2. Human life, from its earliest pre-born form in the womb until death, is the unique work of God and has value in reflecting the personhood of God. Human life is utterly unique among all of created life because humans are created in the image of God (Genesis 1:27, James 3:9) with the capacity to consciously know and enjoy and glorify God. The value of human life is precisely its awesome potential to reflect the glory of God through faith (Romans 4:20) and God-centered good deeds (Matthew 5:16). 

3. We value children before they are born. The Bible teaches that already in the womb God is knitting together a human person. Psalm 139:13 says, “For you formed my inward parts; you knitted me together in my mother’s womb.” And Job 31:15 says, “Did not he who made me in the womb make him? And did not one fashion us in the womb?” We believe that God is honored when persons created in His image are treated with honor and love for the sake of Christ. Abortion on demand reflects the devaluing of human life. We proclaim the truth of Scripture: God’s image is not to be snuffed out, whether that image dwells in a mother’s womb, an incubator, or a ward for the terminally ill.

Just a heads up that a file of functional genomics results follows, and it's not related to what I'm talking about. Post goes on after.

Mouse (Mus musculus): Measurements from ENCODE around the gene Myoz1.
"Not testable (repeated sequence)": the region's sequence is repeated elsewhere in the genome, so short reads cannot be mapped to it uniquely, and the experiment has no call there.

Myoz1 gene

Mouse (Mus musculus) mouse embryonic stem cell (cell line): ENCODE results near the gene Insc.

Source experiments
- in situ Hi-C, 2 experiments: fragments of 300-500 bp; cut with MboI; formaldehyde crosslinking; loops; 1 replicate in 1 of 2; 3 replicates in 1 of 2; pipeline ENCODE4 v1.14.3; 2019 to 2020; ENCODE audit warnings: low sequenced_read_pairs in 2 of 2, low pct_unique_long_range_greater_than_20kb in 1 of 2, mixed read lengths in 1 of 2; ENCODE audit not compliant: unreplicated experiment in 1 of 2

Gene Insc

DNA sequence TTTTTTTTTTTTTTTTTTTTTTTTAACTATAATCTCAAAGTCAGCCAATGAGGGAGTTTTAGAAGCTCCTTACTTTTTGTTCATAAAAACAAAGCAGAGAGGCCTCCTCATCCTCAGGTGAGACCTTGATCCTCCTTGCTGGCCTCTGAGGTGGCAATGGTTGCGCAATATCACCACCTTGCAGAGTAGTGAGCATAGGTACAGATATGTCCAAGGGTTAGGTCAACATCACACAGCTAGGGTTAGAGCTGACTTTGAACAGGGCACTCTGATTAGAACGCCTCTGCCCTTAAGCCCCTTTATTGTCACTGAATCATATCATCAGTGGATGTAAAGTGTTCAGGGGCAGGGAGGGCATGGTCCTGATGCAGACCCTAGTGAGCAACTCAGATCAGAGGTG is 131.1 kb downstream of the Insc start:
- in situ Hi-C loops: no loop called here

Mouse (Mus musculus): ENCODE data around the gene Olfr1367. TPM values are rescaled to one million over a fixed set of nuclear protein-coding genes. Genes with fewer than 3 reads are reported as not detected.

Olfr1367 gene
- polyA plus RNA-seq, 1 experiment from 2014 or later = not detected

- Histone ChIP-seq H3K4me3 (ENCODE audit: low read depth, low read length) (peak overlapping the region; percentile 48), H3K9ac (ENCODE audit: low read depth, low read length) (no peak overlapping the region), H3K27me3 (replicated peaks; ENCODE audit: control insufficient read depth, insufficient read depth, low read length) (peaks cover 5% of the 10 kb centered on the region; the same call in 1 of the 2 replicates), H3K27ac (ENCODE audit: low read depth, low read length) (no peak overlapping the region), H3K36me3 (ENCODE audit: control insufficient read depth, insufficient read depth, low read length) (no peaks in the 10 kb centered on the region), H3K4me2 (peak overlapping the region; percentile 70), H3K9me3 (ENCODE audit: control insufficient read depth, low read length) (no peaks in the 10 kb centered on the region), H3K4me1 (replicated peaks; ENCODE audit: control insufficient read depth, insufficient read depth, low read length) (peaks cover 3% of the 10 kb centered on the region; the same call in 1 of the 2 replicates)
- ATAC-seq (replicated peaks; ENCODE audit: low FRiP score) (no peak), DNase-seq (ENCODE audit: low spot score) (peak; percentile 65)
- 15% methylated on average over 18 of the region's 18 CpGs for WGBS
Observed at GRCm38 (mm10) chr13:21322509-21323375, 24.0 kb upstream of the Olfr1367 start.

4. We value children as much as we value every other age group. Jesus taught us about the value of children when He rebuked His disciples because they tried to prevent children from touching Him (Mark 10:13–16). We know that children are a blessing and a heritage from God. It is our hope and our prayer that God will so work that at Bethlehem we will always welcome children, teach and minister to children, and love children, because God loves children and He wants to save them and meet all their deepest needs.